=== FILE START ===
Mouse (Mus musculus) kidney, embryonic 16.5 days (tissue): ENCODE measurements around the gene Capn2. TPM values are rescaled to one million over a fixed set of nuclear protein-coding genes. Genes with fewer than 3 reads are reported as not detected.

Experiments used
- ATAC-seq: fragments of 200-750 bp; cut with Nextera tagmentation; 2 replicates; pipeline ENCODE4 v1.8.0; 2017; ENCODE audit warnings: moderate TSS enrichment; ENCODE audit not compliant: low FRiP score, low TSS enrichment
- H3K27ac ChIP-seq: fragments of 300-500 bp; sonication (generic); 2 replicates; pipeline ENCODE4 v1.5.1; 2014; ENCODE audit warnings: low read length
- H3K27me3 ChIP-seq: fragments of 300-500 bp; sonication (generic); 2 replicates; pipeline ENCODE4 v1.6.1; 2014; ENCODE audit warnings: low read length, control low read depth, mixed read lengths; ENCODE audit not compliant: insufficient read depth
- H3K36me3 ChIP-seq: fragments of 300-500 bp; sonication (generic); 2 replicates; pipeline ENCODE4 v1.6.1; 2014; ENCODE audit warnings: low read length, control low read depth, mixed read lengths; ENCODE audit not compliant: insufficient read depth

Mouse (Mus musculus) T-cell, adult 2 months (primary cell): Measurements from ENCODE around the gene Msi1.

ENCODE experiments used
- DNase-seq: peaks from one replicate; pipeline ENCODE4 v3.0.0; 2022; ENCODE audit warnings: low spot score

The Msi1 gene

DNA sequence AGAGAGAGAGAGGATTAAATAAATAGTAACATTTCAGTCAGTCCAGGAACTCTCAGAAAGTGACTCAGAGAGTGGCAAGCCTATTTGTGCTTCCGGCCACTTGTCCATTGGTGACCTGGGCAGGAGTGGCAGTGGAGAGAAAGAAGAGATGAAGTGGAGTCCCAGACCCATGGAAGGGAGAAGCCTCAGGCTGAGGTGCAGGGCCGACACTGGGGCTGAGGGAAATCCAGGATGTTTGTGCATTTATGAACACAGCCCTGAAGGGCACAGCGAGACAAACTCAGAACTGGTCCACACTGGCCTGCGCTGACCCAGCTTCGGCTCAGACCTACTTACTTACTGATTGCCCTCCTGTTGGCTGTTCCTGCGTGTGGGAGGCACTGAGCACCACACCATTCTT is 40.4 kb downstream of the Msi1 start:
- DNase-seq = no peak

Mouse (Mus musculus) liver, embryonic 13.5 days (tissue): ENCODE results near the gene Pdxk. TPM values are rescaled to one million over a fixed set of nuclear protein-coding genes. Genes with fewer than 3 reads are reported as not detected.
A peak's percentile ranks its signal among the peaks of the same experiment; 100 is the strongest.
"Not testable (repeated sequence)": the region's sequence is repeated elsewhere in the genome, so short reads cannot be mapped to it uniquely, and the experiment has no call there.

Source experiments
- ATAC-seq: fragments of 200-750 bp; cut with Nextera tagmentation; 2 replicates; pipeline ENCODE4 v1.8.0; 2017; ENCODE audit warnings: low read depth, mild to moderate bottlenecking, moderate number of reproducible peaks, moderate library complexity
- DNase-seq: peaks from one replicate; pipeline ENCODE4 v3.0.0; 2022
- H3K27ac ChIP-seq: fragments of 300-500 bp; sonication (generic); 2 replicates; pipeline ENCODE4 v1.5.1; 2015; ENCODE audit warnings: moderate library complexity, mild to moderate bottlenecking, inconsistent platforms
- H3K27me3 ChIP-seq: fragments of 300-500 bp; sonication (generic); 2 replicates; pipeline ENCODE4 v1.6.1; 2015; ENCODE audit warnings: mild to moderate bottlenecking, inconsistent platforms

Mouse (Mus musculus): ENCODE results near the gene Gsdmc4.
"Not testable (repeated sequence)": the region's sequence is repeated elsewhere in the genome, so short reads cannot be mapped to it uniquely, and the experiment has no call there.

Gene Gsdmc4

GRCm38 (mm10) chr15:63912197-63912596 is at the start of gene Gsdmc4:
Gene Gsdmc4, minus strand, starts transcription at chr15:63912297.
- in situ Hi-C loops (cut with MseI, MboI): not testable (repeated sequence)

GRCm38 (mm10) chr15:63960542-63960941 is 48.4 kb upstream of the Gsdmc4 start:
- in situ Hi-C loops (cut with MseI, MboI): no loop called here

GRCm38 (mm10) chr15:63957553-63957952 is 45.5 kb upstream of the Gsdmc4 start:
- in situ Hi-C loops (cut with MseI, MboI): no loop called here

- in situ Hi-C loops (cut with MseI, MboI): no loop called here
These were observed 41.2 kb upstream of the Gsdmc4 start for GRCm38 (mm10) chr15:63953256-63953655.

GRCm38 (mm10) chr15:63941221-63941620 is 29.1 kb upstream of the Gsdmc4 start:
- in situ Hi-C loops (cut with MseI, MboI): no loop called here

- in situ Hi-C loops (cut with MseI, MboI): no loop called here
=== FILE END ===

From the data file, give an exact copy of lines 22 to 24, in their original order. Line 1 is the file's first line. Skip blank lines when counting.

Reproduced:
"Not testable (repeated sequence)": the region's sequence is repeated elsewhere in the genome, so short reads cannot be mapped to it uniquely, and the experiment has no call there.

Gene Gsdmc4

GRCm38 (mm10) chr15:63912197-63912596 is at the start of gene Gsdmc4: